Wednesday, August 16, 2017

Reading Through History: A Picturesque Tale of Progress, Beginnings I by Olive Beaupre Miller (1957)

A Picturesque Tale of Progress is a nine-book set of children's history books by the same author as the My Bookhouse series. Originally published in 1933, and reprinted in the 1950s, these books follow the history of human beings around the world from the stone age through the exploration of the Americas. This first book, Beginnings I, starts out with a fictionalized narrative of what life may have been like during the stone age. Using technological advancements (development of tools, discovery of fire, etc.) as a guide, the text traces the development of the human race through its most primitive stages, and then shifts its focus to ancient Egypt. The book ends with the decline of Egypt after many centuries of great power and prosperity.

Though I still have two years before my oldest is required to attend school, I'm starting to evaluate potential homeschool resources. We recently purchased this set at a used bookstore, and I decided the easiest thing to do - especially given this month's nonfiction focus for the Old School Kidlit Reading Challenge - would be to simply read through the whole thing and write up my thoughts. I don't expect to get through the entire set during this month, but we'll see how things go.

My first impression of this book, for the first 75 pages or so, was that it was very readable. At that point, I was considering it as a possible resource for first grade. The characters the author creates to represent different types of primitive people felt very relateable (even if they had silly names), and I found everything very easy to follow.

When the focus shifted to real historical figures, however, it seemed like there was a big jump in reading level. The book is very detailed in its treatment of Egyptian history, naming every pharaoh in succession and explaining how each one contributed to the culture of his time. As it goes on, this section of the book also incorporates a variety of first-person accounts and folk tales, involving the gods worshiped by the ancient Egyptians and narratives recorded on papyrus scrolls discovered centuries later.  It is a lot of information, and after a while, my eyes completely glazed over. A few key figures jumped out at me as very interesting and appealing to learn about, especially Hatshepsut, the first female pharaoh and Akhenaten, the first pharaoh to promote the idea of a loving, all-knowing God, but much of the rest of the text seemed unnecessarily detailed. Though there are illustrations, I felt like I really would have benefited from a chart to help me keep track off all the Thutmoses and Amenhoteps. And I also questioned whether every single one of these pharaohs was significant enough to merit a mention.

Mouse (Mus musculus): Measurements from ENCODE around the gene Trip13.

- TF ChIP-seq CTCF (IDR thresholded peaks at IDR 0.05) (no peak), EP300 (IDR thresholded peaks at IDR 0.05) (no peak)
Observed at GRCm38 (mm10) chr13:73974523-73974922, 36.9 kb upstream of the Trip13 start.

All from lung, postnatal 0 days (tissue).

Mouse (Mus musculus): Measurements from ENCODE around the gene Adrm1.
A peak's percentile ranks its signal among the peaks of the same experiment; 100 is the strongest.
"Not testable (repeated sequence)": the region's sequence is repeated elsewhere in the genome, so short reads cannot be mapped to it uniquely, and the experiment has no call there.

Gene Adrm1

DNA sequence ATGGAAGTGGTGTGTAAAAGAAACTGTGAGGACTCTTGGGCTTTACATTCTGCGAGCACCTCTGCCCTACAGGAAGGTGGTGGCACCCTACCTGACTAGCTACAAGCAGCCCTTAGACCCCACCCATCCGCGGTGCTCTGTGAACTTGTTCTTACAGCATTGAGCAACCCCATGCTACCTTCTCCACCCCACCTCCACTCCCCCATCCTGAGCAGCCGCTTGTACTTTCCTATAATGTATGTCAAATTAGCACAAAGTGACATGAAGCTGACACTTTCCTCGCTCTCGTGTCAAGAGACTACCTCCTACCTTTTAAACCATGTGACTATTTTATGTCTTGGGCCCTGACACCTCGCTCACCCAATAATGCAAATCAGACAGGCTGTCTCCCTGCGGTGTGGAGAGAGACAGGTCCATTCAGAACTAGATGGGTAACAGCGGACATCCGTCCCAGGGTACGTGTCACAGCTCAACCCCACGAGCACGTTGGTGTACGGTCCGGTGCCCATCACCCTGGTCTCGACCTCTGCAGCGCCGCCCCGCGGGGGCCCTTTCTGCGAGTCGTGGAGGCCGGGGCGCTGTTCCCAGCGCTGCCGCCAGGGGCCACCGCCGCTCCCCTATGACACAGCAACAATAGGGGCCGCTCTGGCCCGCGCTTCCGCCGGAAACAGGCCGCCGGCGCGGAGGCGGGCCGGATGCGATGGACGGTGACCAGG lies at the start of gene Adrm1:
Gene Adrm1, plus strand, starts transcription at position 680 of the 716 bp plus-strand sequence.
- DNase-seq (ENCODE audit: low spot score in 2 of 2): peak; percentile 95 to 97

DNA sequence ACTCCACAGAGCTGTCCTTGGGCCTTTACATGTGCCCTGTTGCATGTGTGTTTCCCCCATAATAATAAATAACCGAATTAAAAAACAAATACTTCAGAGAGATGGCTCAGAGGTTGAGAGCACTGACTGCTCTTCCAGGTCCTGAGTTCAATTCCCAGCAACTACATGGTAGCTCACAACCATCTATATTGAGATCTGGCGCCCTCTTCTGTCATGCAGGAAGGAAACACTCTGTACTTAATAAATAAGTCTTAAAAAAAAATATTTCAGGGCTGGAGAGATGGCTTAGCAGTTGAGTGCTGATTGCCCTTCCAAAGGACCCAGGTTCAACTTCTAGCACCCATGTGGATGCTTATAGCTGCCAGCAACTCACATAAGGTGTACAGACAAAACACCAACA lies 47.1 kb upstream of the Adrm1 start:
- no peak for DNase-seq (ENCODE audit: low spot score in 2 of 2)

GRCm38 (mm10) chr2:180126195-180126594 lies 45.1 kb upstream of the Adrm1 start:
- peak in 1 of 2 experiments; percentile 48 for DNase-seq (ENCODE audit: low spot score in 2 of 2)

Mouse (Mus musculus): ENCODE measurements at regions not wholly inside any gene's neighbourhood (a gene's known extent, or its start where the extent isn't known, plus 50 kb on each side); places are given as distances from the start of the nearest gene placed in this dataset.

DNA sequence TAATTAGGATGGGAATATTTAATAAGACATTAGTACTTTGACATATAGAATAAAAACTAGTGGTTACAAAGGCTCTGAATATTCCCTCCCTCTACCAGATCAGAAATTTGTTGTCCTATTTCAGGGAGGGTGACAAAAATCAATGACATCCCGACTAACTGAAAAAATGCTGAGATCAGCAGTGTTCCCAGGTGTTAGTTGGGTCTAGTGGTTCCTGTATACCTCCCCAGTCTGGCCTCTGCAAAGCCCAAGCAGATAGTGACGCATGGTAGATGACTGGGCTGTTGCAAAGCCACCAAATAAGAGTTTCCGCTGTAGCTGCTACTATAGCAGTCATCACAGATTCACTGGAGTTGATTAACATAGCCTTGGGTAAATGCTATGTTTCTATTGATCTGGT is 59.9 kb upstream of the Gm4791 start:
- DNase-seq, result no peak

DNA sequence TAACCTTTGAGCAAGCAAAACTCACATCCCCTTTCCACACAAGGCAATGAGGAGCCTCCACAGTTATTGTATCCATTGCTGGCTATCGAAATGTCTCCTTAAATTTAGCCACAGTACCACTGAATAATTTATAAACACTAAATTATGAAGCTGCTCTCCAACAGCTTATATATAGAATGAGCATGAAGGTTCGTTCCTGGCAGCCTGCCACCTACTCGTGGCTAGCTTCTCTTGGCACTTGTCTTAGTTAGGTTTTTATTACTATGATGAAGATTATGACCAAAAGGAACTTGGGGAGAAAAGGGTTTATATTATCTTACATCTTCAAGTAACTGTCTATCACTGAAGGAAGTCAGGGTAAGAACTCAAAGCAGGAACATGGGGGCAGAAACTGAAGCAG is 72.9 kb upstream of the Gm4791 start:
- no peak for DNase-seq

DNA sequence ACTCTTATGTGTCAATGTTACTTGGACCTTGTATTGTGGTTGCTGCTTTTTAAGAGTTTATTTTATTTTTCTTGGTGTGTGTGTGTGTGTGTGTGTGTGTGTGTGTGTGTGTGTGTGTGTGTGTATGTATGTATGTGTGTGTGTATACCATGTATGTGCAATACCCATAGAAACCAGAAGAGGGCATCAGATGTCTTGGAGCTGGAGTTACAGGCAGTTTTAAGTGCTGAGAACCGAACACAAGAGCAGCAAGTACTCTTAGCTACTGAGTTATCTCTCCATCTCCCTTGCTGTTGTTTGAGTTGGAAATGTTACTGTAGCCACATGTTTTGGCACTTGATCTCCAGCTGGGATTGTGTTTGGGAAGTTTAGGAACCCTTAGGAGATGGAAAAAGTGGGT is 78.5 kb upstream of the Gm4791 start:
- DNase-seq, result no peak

I did like the summary at the back of the book, and I think it would be very beneficial for me to read the summary of each book before introducing it in our homeschool. It contextualizes all of that information to give a sense of what the author is really trying to convey, and helps clarify which details are really paramount to understanding this time period and which are secondary. When I was a kid, I had a really hard time reading history texts because I could never figure out which were the key names, facts, dates, and events. I definitely want to be able to teach my kids how to read history and actually get something out of it, so it helps a lot to have that quick summary to keep me focused.

Having finished this book, I can say that it is definitely too much for an early elementary school student, so we'll be saving the series for the middle grades when we'll want a bit more detail. I'm looking forward to the next volume, Beginnings II, as it includes a lot of Biblical history, which will hopefully be a lot more familiar to me!

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